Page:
SCOTTISH Natural Heritage (SNH) is appealing for information on the trapping of crows, magpies, rooks, jackdaws and jays.
The quango is asking members of gamekeeping and land management organisations to help with research about the birds – or corvids – and general licences.
They have commissioned Science and Advice for Scottish Agriculture and the Game and Wildlife Conservation Trust to research how and where corvid traps are currently used; how different trap types operate in different situations; and their effectiveness. The research will also assess welfare issues and inadvertent captures of other species.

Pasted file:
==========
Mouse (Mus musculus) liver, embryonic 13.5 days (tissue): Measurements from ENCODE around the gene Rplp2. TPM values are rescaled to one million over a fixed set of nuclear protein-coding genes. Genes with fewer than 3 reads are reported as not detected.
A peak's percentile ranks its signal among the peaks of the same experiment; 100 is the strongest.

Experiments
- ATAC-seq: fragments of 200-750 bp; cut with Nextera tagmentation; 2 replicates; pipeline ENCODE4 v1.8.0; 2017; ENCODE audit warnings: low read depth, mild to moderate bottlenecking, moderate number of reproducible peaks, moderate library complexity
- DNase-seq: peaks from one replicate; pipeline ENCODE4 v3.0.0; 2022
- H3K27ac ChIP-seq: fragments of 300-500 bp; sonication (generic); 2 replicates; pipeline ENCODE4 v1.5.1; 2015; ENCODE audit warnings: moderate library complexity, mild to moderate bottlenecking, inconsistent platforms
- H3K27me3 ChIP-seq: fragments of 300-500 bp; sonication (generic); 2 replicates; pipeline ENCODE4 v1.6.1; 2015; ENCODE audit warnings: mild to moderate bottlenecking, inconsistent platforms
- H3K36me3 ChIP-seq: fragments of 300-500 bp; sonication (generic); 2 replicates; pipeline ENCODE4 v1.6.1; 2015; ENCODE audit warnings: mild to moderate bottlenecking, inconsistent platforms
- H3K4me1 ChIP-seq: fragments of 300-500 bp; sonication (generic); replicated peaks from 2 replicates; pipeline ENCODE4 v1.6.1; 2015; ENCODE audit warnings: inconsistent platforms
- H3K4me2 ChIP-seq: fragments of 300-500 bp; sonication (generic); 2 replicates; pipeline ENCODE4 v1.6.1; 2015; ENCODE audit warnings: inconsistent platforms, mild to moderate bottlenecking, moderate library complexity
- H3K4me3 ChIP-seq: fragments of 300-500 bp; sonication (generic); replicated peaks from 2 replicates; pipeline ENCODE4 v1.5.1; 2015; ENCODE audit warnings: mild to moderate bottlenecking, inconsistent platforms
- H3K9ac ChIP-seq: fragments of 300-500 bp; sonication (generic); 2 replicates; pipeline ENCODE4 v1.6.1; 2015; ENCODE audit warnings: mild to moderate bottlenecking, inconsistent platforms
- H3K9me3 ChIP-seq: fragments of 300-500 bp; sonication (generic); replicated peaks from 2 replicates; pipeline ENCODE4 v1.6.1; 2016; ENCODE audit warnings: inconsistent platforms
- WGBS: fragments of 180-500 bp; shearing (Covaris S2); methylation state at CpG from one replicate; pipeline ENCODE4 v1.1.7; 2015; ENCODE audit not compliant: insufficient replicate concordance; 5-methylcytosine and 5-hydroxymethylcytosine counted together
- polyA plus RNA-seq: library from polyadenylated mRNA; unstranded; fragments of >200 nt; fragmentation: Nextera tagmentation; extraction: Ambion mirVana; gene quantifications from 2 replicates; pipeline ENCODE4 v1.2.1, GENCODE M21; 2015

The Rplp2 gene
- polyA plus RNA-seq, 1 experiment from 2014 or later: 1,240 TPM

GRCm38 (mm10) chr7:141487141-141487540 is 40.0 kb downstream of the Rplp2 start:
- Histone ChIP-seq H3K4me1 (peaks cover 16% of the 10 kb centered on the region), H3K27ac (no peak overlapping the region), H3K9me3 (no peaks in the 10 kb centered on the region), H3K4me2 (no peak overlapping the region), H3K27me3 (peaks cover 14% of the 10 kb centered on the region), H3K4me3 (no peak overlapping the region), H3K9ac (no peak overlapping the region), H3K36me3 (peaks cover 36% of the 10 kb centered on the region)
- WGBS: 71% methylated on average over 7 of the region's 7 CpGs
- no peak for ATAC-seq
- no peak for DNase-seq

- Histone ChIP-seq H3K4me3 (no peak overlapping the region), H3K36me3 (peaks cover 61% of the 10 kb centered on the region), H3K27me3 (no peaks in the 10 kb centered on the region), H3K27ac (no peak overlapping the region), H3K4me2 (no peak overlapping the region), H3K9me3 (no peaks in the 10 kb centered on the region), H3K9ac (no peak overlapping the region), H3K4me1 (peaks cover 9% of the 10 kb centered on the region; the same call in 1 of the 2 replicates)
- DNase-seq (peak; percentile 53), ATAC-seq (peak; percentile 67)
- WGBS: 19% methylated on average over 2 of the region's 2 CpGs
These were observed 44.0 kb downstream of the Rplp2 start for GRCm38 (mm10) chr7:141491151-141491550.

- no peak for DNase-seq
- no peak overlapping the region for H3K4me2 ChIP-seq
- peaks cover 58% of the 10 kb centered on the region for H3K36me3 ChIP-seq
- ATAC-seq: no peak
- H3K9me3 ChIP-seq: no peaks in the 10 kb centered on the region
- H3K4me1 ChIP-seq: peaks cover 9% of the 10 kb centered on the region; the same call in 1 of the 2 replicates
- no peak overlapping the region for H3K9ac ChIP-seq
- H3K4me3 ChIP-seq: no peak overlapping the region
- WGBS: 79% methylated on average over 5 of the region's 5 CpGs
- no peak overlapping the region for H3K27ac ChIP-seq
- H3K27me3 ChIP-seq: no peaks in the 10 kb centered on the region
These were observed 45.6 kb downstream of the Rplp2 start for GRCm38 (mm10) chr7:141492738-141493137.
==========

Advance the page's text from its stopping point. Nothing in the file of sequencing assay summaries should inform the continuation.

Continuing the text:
Among the 14 general licenses operating this year are four relating to the control of common corvid birds.
The general licences list reasons why the birds may be killed, including conserving wild birds, preventing serious damage to livestock, foodstuffs for livestock, crops, vegetables and fruit and preventing the spread of disease.
Under Scotland’s wildlife law all wild bird species are protected, but the control of some species is permitted by authorised persons and regulated by general licences. Their purpose is to allow birds to be effectively managed when there is clear need.